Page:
"You're probably used to buying an expensive, commercially marketed program, taking it home and hoping it does the job. All too often, though, you find it falls short of your expectations. The shareware way lets you choose from a wide variety of high quality programs and try them all until you find the one you like best. Then and only then do you pay a low registration fee to the program author."
— An explanation of value of shareware in the introductory catalog for The Software Labs, a shareware-by-mail distributor. The fairly slick 1992 catalog, which can be viewed in all its wonderful glory on the Internet Archive (warning: large PDF file, but worth it; for those who want something smaller, I uploaded a trimmed-down version here), features a massive number of games, education apps, and graphics programs. On the other hand, it has just seven business apps—which should give you an idea of the overall balance of what kinds of developers were making shareware. Such catalogs were common in the early '90s, during a period when people who didn't have modems had to acquire software in meatspace.
Five notable pieces of shareware that redefined computing
- PKZIP: This compression utility, created by developer Phil Katz in the late '80s, compressed files so efficiently that it became a de facto standard that's used to this day. Katz, who created this app after a legal battle over the similar .arc format, smartly made the .zip format open, only charging for his implementation of the format. He had a hit on his hands. But Katz's life, as we highlighted last year, wasn't so easy. He died in 2000.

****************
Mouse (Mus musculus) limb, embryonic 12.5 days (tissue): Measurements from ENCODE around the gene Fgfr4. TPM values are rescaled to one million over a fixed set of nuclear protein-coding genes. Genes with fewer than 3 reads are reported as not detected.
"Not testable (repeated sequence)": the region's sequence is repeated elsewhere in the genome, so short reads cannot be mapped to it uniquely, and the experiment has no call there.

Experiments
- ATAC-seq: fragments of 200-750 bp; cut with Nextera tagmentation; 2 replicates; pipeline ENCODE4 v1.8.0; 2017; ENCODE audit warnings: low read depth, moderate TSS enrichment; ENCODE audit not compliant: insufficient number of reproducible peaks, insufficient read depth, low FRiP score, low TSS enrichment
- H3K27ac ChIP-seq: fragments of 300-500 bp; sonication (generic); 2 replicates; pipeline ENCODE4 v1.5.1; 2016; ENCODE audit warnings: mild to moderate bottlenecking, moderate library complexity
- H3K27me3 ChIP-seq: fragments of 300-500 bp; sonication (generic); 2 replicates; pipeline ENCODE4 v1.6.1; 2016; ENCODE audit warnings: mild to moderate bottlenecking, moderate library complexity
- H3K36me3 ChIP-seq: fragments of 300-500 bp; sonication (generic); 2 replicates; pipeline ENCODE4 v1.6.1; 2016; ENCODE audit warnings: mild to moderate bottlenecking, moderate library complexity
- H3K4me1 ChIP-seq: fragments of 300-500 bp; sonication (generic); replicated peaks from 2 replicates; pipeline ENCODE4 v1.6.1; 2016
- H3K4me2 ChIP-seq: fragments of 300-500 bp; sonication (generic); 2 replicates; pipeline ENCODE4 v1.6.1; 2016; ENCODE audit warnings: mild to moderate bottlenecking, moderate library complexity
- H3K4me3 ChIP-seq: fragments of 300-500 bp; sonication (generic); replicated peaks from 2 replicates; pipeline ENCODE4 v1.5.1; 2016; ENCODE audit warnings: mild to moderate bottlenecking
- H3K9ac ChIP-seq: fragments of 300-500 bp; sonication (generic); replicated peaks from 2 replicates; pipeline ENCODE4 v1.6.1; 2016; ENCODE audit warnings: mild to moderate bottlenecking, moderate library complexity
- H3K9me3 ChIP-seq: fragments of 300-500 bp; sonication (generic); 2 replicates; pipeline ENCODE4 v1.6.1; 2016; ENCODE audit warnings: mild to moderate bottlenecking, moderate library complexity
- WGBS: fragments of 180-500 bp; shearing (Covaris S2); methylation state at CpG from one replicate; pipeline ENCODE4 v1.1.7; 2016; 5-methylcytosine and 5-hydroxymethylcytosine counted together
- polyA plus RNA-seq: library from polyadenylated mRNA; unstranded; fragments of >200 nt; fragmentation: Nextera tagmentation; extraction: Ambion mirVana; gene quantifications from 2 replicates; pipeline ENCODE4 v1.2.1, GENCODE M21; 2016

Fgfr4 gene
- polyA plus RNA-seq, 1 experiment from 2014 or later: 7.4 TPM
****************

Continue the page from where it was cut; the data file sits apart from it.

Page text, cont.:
- McAfee Antivirus: Before John McAfee became the subject of, shall we say, interesting headlines, he innovated in the antivirus market by becoming the first person to offer such tools under a shareware license. The result was so effective that the software quickly caught up to its largest competitor, Symantec's Norton Antivirus—especially after he helped create a media frenzy around the Michelangelo virus.
- Wolfenstein 3D: Clearly, id Software's Doom and Quake (and Duke Nukem 3D, released by Apogee/3D Realms) followed in its footsteps, but the drip-out strategy of this famous game—which innovated at a level that topped many shrink-wrapped games of the era—proved to skeptical gamers that shareware was definitely not a second-class product. Doom is arguably seen as a more influential piece of software, but Wolf3D proved out the model.
- ZZT: The first game released by Epic Megagames is in some ways pretty much the opposite of what the firm, now known as Epic Games, is known for. (That is, the myriad versions of the Unreal Engine.) But in other ways, it makes a lot of sense. The game, which is completely built using ANSI graphics, stood out among game fans because of its built-in editing tools—which in many ways defined the company's future approach. Like Wolfenstein 3D, the success of this game set the stage for one of the defining game companies of the 21st century.